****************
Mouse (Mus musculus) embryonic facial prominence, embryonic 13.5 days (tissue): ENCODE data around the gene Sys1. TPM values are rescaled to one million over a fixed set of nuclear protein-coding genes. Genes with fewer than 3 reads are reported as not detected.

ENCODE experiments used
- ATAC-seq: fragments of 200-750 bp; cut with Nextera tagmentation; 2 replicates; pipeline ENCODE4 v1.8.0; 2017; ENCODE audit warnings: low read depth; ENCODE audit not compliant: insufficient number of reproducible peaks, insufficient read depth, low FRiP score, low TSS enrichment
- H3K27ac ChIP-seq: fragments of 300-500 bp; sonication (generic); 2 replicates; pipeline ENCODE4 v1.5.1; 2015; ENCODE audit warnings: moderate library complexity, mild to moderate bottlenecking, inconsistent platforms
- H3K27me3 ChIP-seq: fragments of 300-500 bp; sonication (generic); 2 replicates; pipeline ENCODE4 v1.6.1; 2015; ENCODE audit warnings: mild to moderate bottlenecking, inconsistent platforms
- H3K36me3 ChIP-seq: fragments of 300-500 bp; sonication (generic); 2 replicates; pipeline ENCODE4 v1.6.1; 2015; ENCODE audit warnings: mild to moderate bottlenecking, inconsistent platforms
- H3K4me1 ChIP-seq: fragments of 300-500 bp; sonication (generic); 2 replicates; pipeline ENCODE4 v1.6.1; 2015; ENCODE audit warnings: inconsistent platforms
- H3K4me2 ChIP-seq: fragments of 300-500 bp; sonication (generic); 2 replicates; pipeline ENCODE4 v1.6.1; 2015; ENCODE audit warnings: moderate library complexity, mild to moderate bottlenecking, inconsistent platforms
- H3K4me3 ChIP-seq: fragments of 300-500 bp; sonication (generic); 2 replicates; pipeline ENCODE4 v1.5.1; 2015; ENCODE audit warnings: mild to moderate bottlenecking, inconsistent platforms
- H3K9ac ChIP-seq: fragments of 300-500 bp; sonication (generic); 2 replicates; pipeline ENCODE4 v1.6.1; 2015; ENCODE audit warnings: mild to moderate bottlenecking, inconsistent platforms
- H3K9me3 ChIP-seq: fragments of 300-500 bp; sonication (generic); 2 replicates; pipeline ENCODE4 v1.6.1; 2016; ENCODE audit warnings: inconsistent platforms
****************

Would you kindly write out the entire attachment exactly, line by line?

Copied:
Mouse (Mus musculus) embryonic facial prominence, embryonic 13.5 days (tissue): ENCODE data around the gene Sys1. TPM values are rescaled to one million over a fixed set of nuclear protein-coding genes. Genes with fewer than 3 reads are reported as not detected.

ENCODE experiments used
- ATAC-seq: fragments of 200-750 bp; cut with Nextera tagmentation; 2 replicates; pipeline ENCODE4 v1.8.0; 2017; ENCODE audit warnings: low read depth; ENCODE audit not compliant: insufficient number of reproducible peaks, insufficient read depth, low FRiP score, low TSS enrichment
- H3K27ac ChIP-seq: fragments of 300-500 bp; sonication (generic); 2 replicates; pipeline ENCODE4 v1.5.1; 2015; ENCODE audit warnings: moderate library complexity, mild to moderate bottlenecking, inconsistent platforms
- H3K27me3 ChIP-seq: fragments of 300-500 bp; sonication (generic); 2 replicates; pipeline ENCODE4 v1.6.1; 2015; ENCODE audit warnings: mild to moderate bottlenecking, inconsistent platforms
- H3K36me3 ChIP-seq: fragments of 300-500 bp; sonication (generic); 2 replicates; pipeline ENCODE4 v1.6.1; 2015; ENCODE audit warnings: mild to moderate bottlenecking, inconsistent platforms
- H3K4me1 ChIP-seq: fragments of 300-500 bp; sonication (generic); 2 replicates; pipeline ENCODE4 v1.6.1; 2015; ENCODE audit warnings: inconsistent platforms
- H3K4me2 ChIP-seq: fragments of 300-500 bp; sonication (generic); 2 replicates; pipeline ENCODE4 v1.6.1; 2015; ENCODE audit warnings: moderate library complexity, mild to moderate bottlenecking, inconsistent platforms
- H3K4me3 ChIP-seq: fragments of 300-500 bp; sonication (generic); 2 replicates; pipeline ENCODE4 v1.5.1; 2015; ENCODE audit warnings: mild to moderate bottlenecking, inconsistent platforms
- H3K9ac ChIP-seq: fragments of 300-500 bp; sonication (generic); 2 replicates; pipeline ENCODE4 v1.6.1; 2015; ENCODE audit warnings: mild to moderate bottlenecking, inconsistent platforms
- H3K9me3 ChIP-seq: fragments of 300-500 bp; sonication (generic); 2 replicates; pipeline ENCODE4 v1.6.1; 2016; ENCODE audit warnings: inconsistent platforms